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    @nandixon it is rs1114620 (GG) and I thought I had another one somehow linked to "glutamate" which I can not find / remember at the moment.

    @physicsstudent13 I also feel a lot better if I adjust my diet- although it is not a cure. My "ideal" diet so far is close to paleo although potatoes and whole grains is also fine for me but on the other hand some types of vegetable not e.g. cabbage.

    Thanks for the article! This looks interesting! I need some more time to read it in detail- what I have just seen: they say "Increased expression could be seen as early as 48h after drug treatment"...??
     
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  8. physicsstudent13

    physicsstudent13 Senior Member

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    wow I feel really weak losing my grip strength, nerves in my right arm felt warm under cold water

    so changing the expression of this gene can result in increased glutamate transport?
    I really need to try the paleo, I'm dying of asthma and there is JD Moyer online who said that he was cured of asthma by the paleo diet.
    1. The diet improves the Omega-3/Omega-6 ratio, which is effective against inflammatory conditions.
    2. The diet is high in vitamin D. Vitamin D levels are inversely correlated with asthma symptoms.
    3. The diet is low in lectins, gluten, and casein a1, all of which which are associated with “leaky gut syndrome.” Whole, undigested proteins (as opposed to amino acids) directly entering your bloodstream via your intestines can trick your immune system into attacking its own tissues (resulting in chronic inflammation).
    4. The diet is relatively low in carbohydrates, which helps keep plasma serotonin levels from getting too high (which can trigger bronchoconstriction).
    5. The diet is very high in phytonutrients, many of which have anti-inflammatory effects
    http://jdmoyer.com/2010/07/17/how-i-cured-my-asthma-with-one-simple-lifestyle-change/
     
    Last edited: Mar 7, 2015
  9. Valentijn

    Valentijn Senior Member

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    2% of people are GG for rs1114620, and it's not on any gene, so it's very unlikely to be impacting the function of any gene.
     
  10. cafe

    cafe

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    I guess I need some more help with this :) Promethease tells me for rs1114620(G;G): "frequency 0.9%" and "GLUTAMATE RECEPTOR, IONOTROPIC, N-METHYL-D-ASPARTATE, SUBUNIT 1; GRIN1"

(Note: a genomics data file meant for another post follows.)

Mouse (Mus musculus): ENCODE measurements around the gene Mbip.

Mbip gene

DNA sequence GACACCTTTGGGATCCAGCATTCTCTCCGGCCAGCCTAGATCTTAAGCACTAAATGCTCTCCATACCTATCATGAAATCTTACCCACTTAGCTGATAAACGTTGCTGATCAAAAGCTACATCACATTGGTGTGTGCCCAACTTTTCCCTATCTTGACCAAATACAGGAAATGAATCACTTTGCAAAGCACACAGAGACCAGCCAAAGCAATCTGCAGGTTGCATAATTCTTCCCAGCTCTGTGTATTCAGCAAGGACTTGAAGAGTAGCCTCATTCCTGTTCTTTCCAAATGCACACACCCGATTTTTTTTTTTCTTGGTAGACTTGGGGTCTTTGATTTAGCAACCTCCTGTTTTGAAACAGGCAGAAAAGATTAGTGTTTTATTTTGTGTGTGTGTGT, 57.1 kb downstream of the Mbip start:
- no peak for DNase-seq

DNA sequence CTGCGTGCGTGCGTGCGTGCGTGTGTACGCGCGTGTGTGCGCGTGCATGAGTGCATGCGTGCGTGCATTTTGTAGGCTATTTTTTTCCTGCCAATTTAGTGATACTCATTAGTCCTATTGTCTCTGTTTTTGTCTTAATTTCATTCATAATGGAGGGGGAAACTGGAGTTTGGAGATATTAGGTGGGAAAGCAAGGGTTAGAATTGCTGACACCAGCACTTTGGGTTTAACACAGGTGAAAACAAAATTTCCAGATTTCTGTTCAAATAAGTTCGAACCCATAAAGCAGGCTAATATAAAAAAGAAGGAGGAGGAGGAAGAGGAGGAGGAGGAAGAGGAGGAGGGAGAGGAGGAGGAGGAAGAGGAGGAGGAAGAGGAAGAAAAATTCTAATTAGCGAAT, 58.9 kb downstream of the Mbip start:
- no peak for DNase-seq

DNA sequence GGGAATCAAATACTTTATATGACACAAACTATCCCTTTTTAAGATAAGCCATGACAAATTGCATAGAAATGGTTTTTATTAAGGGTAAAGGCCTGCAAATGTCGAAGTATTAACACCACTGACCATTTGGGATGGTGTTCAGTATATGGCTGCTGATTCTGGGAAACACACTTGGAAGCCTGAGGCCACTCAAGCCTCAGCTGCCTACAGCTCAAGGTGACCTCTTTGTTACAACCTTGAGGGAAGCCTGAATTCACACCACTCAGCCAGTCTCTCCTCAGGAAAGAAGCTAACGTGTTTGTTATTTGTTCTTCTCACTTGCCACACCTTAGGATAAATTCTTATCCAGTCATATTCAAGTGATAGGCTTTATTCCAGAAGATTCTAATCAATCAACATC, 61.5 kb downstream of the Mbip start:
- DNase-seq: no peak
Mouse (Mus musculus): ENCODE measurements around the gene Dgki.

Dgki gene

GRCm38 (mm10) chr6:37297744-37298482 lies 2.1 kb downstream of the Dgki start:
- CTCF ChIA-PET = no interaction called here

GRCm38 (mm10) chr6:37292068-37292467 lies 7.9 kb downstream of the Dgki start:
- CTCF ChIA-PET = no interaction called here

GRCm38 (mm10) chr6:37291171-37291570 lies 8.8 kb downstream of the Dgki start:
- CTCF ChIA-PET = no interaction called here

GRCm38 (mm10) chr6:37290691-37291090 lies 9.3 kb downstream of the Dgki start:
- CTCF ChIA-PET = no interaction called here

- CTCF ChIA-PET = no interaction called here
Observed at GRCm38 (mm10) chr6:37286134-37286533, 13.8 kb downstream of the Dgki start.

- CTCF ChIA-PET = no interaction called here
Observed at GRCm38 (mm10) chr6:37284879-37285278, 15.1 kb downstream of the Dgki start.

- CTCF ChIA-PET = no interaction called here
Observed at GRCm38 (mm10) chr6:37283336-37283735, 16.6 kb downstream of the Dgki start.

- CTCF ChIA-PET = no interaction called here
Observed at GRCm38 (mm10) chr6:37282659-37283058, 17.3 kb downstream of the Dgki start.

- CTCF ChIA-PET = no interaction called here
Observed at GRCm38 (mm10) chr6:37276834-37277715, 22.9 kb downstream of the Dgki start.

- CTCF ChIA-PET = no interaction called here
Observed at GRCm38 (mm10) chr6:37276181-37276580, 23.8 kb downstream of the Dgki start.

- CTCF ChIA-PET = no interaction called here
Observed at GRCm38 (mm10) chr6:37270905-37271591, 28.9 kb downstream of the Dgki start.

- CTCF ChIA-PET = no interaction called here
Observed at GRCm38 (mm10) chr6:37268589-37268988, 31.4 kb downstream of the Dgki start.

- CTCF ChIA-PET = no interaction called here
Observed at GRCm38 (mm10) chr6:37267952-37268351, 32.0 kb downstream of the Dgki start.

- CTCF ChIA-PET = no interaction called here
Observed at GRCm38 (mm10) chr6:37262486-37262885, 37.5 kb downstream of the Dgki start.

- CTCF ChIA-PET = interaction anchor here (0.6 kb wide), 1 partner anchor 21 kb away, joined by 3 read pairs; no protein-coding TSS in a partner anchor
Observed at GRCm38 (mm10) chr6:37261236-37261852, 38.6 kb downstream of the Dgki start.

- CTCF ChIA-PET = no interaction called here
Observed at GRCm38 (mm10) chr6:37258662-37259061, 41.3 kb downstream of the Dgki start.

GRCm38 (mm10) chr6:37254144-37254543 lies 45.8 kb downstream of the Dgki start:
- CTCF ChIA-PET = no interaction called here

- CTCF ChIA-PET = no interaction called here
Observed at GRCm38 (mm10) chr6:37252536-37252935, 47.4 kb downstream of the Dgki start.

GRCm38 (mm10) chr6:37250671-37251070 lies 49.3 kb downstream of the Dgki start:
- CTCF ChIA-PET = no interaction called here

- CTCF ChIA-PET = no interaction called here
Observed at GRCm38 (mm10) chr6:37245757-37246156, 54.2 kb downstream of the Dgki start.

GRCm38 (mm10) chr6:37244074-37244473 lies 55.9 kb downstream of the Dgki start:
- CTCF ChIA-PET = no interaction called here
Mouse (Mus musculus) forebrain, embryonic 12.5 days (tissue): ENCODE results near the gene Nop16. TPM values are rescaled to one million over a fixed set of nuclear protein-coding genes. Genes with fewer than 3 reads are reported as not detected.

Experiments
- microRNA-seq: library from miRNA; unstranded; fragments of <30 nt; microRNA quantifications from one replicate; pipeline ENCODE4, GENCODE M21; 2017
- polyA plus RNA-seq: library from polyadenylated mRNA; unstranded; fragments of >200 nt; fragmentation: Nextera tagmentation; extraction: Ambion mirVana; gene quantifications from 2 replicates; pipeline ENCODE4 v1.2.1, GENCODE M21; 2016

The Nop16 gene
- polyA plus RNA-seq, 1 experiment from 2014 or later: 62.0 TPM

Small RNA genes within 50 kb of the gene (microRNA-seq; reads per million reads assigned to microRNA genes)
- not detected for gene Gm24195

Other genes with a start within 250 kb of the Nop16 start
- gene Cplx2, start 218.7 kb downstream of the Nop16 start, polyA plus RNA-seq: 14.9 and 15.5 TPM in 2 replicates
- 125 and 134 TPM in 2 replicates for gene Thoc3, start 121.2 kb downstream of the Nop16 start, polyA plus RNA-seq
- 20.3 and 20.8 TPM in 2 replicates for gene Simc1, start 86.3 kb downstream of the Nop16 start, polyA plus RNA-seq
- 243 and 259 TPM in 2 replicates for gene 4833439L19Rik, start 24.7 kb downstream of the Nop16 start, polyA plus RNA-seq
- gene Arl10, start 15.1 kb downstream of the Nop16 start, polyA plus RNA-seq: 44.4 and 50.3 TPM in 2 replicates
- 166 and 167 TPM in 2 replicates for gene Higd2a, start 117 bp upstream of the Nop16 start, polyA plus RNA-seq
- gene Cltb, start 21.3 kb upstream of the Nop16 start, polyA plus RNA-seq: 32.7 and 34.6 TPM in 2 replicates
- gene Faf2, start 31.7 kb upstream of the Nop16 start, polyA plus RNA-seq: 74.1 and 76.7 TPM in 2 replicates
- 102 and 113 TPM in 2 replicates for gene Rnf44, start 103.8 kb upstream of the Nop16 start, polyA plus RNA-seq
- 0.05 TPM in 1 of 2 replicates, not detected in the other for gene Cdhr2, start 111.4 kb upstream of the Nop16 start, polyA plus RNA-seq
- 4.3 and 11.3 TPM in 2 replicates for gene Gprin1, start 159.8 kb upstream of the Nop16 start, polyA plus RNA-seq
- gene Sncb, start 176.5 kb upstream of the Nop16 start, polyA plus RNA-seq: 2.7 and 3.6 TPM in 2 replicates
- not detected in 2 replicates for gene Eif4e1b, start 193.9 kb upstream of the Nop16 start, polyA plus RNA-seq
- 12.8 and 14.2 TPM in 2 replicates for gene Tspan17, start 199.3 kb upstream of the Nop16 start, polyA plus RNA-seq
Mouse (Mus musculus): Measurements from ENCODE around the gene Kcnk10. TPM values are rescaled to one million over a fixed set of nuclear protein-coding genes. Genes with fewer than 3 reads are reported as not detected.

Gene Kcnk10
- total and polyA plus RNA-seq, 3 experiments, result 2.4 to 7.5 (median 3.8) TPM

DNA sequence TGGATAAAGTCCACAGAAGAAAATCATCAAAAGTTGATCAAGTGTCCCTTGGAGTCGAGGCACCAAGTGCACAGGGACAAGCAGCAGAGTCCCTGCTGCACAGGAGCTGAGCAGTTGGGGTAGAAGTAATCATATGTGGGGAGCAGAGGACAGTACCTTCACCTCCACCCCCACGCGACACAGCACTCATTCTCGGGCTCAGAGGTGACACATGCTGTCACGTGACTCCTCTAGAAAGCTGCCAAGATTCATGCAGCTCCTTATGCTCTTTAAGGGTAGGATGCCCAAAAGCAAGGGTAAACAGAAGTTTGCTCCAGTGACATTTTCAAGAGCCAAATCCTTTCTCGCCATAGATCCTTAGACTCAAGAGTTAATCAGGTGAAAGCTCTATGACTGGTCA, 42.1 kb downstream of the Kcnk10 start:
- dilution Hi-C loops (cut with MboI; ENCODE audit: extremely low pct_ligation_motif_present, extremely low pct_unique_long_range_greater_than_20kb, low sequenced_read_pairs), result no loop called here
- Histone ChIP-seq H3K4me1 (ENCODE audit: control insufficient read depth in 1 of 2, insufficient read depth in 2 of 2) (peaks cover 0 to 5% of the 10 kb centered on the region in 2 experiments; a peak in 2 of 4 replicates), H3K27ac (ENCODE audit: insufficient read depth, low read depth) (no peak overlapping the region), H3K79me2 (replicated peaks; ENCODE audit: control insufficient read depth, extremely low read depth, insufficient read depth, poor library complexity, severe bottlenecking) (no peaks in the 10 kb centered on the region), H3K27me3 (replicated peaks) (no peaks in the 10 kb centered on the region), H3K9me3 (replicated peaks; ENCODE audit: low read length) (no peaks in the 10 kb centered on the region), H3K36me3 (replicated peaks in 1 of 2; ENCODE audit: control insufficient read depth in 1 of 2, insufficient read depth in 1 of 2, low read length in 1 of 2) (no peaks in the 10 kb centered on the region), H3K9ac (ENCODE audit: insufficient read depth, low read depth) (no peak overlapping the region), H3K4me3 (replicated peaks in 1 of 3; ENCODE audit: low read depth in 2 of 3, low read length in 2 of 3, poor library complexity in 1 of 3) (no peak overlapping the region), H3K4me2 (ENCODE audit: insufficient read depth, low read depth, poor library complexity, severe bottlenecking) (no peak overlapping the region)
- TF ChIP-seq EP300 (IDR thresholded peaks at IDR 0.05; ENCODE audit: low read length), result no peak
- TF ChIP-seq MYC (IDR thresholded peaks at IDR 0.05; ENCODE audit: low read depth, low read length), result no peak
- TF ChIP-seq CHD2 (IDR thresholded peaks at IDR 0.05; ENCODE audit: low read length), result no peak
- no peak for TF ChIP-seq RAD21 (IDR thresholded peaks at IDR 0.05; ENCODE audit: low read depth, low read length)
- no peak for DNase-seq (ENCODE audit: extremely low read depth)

@Valentine where did you get the additional information?
     
  11. nandixon

    nandixon Senior Member

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    @cafe
    Promethease has an error there. The SNP associated with GRIN1 is actually rs11146020 aka G1001C (or 1001G>C).

    (Promethease probably has that error due to the same error being made once on the following page which I think was then carried forward to SNPedia and hence to Promethease:
    http://www.omim.org/entry/138249)
     
    Last edited: Mar 7, 2015
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  12. energyoverload

    energyoverload Senior Member

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    Cytokine release (TNF-a etc.) from microglia may inhibit activity of EAAt2/ GLT-1 glutamate transporter on neighboring astrocytes, thus increasing synaptic glutamate availability. Moreover EAAT2 activity is somewhat decreased under conditions of mitochondrial dysfunction.
     
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  13. energyoverload

    energyoverload Senior Member

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    Have you looked into Riluzole at all? This is thought to work in ALS primarily via increased activation of EAAT2 tranpsorter
     
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  14. energyoverload

    energyoverload Senior Member

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    Also TGF-b leading to reduced activity of astrocytic glutamine synthetase, thus leading to accumulation of glutamate. http://www.ncbi.nlm.nih.gov/pubmed/1358919

    I found this interesting, a group who were pioneering new treatments for epilepsy induced by TBI found that blockade of TGF-b yielded quite significant benefit. They used Losartan, which was found to penetrate BBB under conditions of BBB dysruption (such as after TBI) but doesn't reach neurons under normal conditions of BBB integrity.

    See: http://www.ncbi.nlm.nih.gov/pubmed/24659129
     
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  15. Hip